Brief Synopsis: In the forests of Canada, a large group of LARPers (Live Action Role-Players) gather to play out medieval games. One of the attendees is a girl named Lyn (Tiio Horn), who just dumped her non-roleplaying boyfriend Erik (Ricky Mabe) to come out into the game. She is accompanied by Bjorn (Mark A. Krupa), Erik’s elder brother. Erik decides to try and win Lyn back by coming up to the forest, and while he initially refuses to join in on the festivities, he is forced to do so. What starts as an attempt to rekindle their romance in turn creates a ripple effect throughout the games that will change everything.
My Take: I absolutely adored this movie. Krupa is hysterical and terribly fun to watch as the “Viking” Bjorn, for a start. A scene in which he goes berserker on a row of gas tanks at the gas station had me in stitches. He rarely breaks character and behaves as Bjorn the regular guy, and instead is almost always Bjorn, King of the Vikings.
Mabe does well enough as Erik, though the character is sort of a jerk. He rejects the constraints of the game from the get-go, constantly insulting the people around him. My only real complaint as far as characters go is that of Lyn. Horn plays her as brooding and depressed; she comes off as self-centered and shallow. I felt myself wondering why Erik and his foe, the Shaman Murtagh (A fantastic Trevor Hayes) were fighting over her at all.
The movie is incredibly well shot, especially for the shoestring budget it was done with. The costuming is wonderful and the world of the LARP is fully realized yet easy enough for the non-LARPer to grasp. There are characters enough for the viewer to love at least one of them; I had a soft spot for Bjorn, to be sure.
My favorite thing about this film was the way that it worked its way up to the climax. Starting as almost comedic, the seriousness of the situation began to become realized in slow bits. Little hints at the possibility of the madness to come were scattered about, but a sense of security that this was all “just a game” was present as well. It reminded me a bit of Takashi Miike’s Audition in this sense, though The Wild Hunt was far more entertaining during the slow build of tension. I never once felt bored by the character development or storyline, and by the time everything came to a giant, clashing climax, my eyes were glued to the screen and my heart was pounding.
A note: Make sure you watch the film through the very last scene. I would have been devastated had I not seen the last few minutes. The way the film is cut you may think it is over, but make sure you watch until the credits roll.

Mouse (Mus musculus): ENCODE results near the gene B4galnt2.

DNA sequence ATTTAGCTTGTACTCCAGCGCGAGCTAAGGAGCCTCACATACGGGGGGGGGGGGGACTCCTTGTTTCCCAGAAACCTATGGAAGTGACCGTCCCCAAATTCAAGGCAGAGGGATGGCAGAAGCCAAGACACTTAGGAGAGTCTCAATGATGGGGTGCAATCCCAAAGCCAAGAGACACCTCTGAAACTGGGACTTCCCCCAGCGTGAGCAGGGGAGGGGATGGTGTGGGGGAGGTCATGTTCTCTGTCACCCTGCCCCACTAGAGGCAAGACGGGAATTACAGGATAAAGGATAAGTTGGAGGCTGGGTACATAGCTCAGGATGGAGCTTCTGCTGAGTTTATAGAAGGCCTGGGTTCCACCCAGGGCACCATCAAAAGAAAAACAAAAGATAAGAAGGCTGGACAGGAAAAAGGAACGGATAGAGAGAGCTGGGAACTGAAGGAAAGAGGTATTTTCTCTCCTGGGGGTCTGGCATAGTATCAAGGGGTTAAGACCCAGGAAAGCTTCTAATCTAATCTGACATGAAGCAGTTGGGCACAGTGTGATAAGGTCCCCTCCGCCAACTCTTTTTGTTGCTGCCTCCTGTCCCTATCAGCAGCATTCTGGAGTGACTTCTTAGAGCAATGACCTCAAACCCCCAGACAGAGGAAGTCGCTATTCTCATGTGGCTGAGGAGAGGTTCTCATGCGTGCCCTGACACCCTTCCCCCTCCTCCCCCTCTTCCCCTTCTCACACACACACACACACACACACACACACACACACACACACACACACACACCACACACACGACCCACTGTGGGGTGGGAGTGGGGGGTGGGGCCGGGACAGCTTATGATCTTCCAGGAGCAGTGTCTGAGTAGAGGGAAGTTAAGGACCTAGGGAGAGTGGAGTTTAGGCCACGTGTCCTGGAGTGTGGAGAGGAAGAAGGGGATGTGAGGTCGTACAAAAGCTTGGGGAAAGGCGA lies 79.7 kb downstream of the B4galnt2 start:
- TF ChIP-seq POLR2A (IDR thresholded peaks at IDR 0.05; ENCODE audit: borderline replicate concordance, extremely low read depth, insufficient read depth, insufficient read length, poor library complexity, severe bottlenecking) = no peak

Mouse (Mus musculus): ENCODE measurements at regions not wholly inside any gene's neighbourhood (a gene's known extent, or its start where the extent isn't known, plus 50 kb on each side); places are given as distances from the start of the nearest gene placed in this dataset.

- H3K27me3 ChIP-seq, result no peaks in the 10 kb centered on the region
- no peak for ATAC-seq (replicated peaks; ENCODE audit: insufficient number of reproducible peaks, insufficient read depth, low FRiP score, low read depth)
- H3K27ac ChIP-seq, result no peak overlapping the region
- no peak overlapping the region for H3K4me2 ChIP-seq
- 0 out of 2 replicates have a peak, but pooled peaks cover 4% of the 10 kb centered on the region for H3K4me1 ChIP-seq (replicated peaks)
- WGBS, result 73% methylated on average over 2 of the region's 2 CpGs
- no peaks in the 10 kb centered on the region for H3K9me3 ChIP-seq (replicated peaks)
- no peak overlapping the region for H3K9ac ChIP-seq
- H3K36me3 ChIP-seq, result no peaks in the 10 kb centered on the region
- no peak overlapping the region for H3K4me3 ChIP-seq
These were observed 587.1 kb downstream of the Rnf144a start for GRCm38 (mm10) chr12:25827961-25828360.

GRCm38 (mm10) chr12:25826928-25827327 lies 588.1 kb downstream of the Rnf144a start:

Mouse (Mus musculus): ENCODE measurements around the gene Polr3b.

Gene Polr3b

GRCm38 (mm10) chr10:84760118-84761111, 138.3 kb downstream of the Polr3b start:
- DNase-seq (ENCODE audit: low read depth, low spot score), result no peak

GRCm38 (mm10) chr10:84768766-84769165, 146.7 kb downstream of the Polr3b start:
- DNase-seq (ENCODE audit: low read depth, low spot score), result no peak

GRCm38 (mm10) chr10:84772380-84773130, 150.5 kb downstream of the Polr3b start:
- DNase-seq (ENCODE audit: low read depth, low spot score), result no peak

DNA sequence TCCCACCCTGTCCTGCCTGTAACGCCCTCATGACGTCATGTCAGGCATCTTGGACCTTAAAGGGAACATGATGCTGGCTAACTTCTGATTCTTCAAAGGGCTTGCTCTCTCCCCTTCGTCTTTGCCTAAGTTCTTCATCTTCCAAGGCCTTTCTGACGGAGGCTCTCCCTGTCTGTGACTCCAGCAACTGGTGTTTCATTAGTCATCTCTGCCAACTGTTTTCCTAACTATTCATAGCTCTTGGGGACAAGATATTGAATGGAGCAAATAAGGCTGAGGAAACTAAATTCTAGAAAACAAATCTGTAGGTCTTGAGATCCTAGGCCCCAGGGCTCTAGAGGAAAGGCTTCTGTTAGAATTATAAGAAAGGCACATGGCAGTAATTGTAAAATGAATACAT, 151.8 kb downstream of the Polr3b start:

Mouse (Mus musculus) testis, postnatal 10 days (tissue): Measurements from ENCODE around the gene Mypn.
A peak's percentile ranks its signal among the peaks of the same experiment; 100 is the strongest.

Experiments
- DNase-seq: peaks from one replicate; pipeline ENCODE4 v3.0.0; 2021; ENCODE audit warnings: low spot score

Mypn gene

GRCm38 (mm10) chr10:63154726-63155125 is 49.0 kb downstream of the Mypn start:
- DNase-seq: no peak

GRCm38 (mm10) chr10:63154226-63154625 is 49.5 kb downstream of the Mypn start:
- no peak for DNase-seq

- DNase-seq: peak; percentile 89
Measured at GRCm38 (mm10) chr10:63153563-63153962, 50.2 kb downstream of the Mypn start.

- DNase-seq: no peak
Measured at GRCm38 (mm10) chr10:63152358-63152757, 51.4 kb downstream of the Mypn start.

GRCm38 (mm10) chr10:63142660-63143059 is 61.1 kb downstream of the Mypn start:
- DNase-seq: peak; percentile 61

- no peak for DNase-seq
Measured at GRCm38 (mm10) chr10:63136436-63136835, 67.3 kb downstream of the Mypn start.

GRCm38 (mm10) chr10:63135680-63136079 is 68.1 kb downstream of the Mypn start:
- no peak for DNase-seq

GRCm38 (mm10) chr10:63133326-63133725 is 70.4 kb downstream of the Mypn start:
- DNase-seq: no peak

Entertainment value: High. I had a lot of fun through the first 3/4s of the film and was on the edge of my seat for the last ¼th. Scare value: Low. A little bit of the Wild Hunt is unnerving; the scares are more thrilling than frightening. Realistic?: Medium. It could happen, theoretically. Violence/Gore: High. There are several cringe-worthy moments of extreme gore. Sex: Low-Medium. There are several scenes of characters kissing but not much else. There is one attempted rape but it is not graphic. This movie is for: Anyone who has ever roleplayed, anyone who has ever wanted to live in a different time or place. Honestly, I think a great majority of people would enjoy the film if they can get past the violence toward the end. Films like it: I can’t think of any. There have been other films that featured LARPing but almost all have been pure comedy.
SUMMARY: A medieval reenactment game turns into a Shakespearean tragedy when a non-player crashes the event to win back his girlfriend. (IMDb)
THOUGHTS: I kept hearing things about the LARPing movie and the first thing that came to mind was, “What the heck is LARPing?” So I looked it up on Wikipedia and found out that LARP stands for Live Action Role-Playing and it started gaining popularity in the 1970’s. Basically it is like any other role-playing game but it is acted out in real life by people playing characters they’ve created. Not my cup of tea, but ok. Now that I knew what LARPing was, I felt confident in checking out The Wild Hunt which came highly recommended by a few trusted sources.
I was surprised by how enraptured I was by this movie. This sort of gaming world is something that is completely foreign to me. And while I didn’t really understand the desire behind doing something like this, I tried not to be a skeptical jerk who is watching to make fun. I suppose this helped with the first half of the movie because it did tend to drag when exploring this role-playing world.
Throughout the whole film I knew something terrible was about to happen. It had a very Lord-of-the-Flies-esque vibe to it. When people feel freed of societal constraints they will drop civility and do whatever they want. Now add that to the fact that some of these people are so caught up in this fantastical world that they are probably having trouble deviating between reality and fantasy anyways. That right there is a recipe for disaster, and that’s exactly what we get in the film’s final act.
While this isn’t a straight up horror film, there are definitely some brutal things that happen towards the end. The body count starts to rise before people even realize what they are doing. It’s interesting to see the change on the characters’ faces when they realize that they’ve smashed through the barrier between what’s fantasy and what’s reality and that their actions have real world consequences.
All in all I thought this was a kick-ass independent film. Sure, it was accompanied by many of the problems that plague any low-budget feature (i.e. poor lighting, questionable script, etc.) but when it comes down to it I was totally into it. It’s an original idea that highlights the disturbing consequences to peoples’ actions in a really cool way.